One preferred optical fiber according to the present invention has a core, a cladding layer, a coupling coating abutting the cladding layer at a cladding-coating interface, the coupling coating has a refractive index higher than the cladding layer and the cladding-coating interface is positioned at radius of less than 55 microns from a centerline of the optical fiber such that higher order mode attenuation is enhanced as compared to fundamental mode attenuation, and a measured cutoff wavelength (λc) of the optical fiber is greater than 1500 nm.

According to further embodiments of the invention, the cladding-coating interface is positioned at less than 50 microns from the centerline of the optical fiber; and more preferably less than 45 microns from the centerline of the optical fiber. In accordance with preferred ranges, the cladding-coating interface is positioned at greater than 30 microns and less than 50 microns from the centerline of the optical fiber; more preferably greater than 35 and less than 50 microns from the centerline; and most preferably greater than 40 and less than 50 microns from the centerline.

In one preferred embodiment, the fiber is a Dispersion Compensating (DC) fiber wherein the core has a refractive index profile having a central core segment having a positive delta (Δ1), and a moat segment surrounding the central core segment having a negative delta (Δ2). The DC fiber preferably also includes a ring segment surrounding the moat segment having a positive delta (Δ3).

According to another embodiment of the invention, a dispersion compensating module is provided, comprising a winding spool, a dispersion compensating fiber wound onto the spool, the dispersion compensating fiber including a core, a cladding layer, a coupling coating having a refractive index higher than the cladding layer, and a cladding-coating interface at a point of interface between the cladding layer and the coupling coating, the cladding-coating interface being positioned at a radius of between 35 and 50 microns from a centerline of the dispersion compensating fiber, and the dispersion compensating fiber exhibits a measured cutoff wavelength (λc) greater than 1500 nm.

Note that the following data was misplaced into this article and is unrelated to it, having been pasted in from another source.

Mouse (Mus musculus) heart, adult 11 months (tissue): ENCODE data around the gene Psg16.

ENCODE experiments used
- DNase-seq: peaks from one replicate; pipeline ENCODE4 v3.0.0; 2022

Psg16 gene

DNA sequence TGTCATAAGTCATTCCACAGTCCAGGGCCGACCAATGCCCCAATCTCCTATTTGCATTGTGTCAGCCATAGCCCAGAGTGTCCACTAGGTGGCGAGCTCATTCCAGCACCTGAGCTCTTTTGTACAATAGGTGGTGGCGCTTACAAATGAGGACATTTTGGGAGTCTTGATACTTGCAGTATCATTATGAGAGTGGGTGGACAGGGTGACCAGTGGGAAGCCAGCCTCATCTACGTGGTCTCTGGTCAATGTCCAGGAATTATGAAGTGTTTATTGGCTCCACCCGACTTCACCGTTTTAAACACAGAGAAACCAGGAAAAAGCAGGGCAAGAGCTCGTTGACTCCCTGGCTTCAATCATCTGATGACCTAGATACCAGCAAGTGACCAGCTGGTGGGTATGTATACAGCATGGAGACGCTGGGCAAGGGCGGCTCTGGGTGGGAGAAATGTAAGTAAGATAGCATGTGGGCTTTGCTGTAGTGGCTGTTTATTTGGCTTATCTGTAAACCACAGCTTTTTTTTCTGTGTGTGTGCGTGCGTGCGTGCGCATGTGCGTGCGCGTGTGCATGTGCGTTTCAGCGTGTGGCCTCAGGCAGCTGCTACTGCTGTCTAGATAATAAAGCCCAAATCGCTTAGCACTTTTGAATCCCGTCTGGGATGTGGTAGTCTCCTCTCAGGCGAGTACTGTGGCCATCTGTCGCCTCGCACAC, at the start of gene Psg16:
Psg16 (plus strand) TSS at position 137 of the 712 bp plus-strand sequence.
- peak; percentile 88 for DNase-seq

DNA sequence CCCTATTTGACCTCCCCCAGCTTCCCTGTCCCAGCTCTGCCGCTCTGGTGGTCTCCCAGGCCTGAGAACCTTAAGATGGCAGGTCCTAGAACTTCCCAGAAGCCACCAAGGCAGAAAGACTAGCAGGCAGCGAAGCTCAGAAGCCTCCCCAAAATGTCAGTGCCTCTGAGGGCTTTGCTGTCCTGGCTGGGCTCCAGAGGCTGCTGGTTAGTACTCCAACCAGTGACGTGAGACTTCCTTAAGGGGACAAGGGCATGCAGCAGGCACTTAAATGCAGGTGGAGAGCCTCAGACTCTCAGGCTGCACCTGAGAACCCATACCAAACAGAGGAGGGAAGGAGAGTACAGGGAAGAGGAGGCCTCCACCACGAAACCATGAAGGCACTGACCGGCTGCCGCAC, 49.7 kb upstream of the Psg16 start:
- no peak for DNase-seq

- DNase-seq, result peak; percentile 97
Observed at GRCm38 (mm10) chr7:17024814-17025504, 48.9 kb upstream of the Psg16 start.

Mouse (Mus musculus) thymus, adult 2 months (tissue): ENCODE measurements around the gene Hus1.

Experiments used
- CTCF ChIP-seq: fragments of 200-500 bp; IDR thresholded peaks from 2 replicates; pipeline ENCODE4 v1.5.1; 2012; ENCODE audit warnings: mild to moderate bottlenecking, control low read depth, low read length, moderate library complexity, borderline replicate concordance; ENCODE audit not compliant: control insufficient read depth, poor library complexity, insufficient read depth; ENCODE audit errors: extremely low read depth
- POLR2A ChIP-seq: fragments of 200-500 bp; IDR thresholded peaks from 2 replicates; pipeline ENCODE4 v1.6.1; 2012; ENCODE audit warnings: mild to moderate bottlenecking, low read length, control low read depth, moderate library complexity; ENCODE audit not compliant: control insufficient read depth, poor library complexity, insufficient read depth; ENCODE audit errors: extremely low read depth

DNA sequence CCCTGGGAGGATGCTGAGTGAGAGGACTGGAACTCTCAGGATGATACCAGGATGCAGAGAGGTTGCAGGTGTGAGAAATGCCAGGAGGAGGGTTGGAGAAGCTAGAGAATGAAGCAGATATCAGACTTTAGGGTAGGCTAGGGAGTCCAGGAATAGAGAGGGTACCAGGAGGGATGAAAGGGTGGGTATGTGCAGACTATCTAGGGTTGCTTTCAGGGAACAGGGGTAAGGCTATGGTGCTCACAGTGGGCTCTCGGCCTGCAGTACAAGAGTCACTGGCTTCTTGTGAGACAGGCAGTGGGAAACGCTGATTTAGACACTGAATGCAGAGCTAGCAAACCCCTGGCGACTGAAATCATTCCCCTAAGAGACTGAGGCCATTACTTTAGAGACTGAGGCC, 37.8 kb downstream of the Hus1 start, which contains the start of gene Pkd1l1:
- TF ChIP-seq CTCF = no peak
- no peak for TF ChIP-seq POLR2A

An optical transmission system is provided in accordance with another embodiment of the invention. The system comprises a transmitter, a length of optical transmission fiber optically coupled to the receiver, said length being greater than 10 km, a dispersion compensating fiber optically coupled to the transmission fiber, said dispersion compensating fiber including a core, a cladding layer, a coupling coating abutting the cladding layer at a cladding-coating interface, the coupling coating having a refractive index higher than the cladding layer wherein the cladding-coating interface is positioned at radius of less than 55 microns from a centerline of the optical fiber such that higher order mode attenuation is enhanced as compared to fundamental mode attenuation, and a receiver optically coupled to the dispersion compensating fiber.

Additional features and advantages of the invention will be set forth in the detailed description which follows, and in part will be readily apparent to those skilled in the art from that description or recognized by practicing the invention as described herein, including the detailed description which follows, the claims, as well as the appended drawings.

It is to be understood that both the foregoing general description and the following detailed description are merely exemplary of the invention, and are intended to provide an overview or framework for understanding the nature and character of the invention as it is claimed. The accompanying drawings are included to provide a further understanding of the invention, and are incorporated in and constitute a part of this specification. The drawings illustrate various embodiments of the invention, and together with the description serve to explain the principles and operation of the invention.

BRIEF DESCRIPTION OF THE DRAWINGS

FIG. 1 illustrates a cross-sectional end view of an optical fiber in accordance with the invention.

FIG. 2 illustrates refractive index profile of an embodiment of optical fiber in accordance with the invention.

FIG. 3 illustrates refractive index profile of another embodiment of optical fiber in accordance with the invention.

FIG. 4 illustrates a plot of cladding radius (microns) vs. loss (dB/km) of the fundamental and higher order modes of an embodiment of optical fiber in accordance with the invention. Fundamental mode loss is on the left hand axis, whereas HOM loss is on the right hand axis.

FIG. 5 illustrates a heuristic plot of radius (microns) vs. power (of the fundamental and higher order modes ) and Δ% of an embodiment of optical fiber in accordance with the invention. The higher order mode power in the cladding and coating is exaggerated for clarity.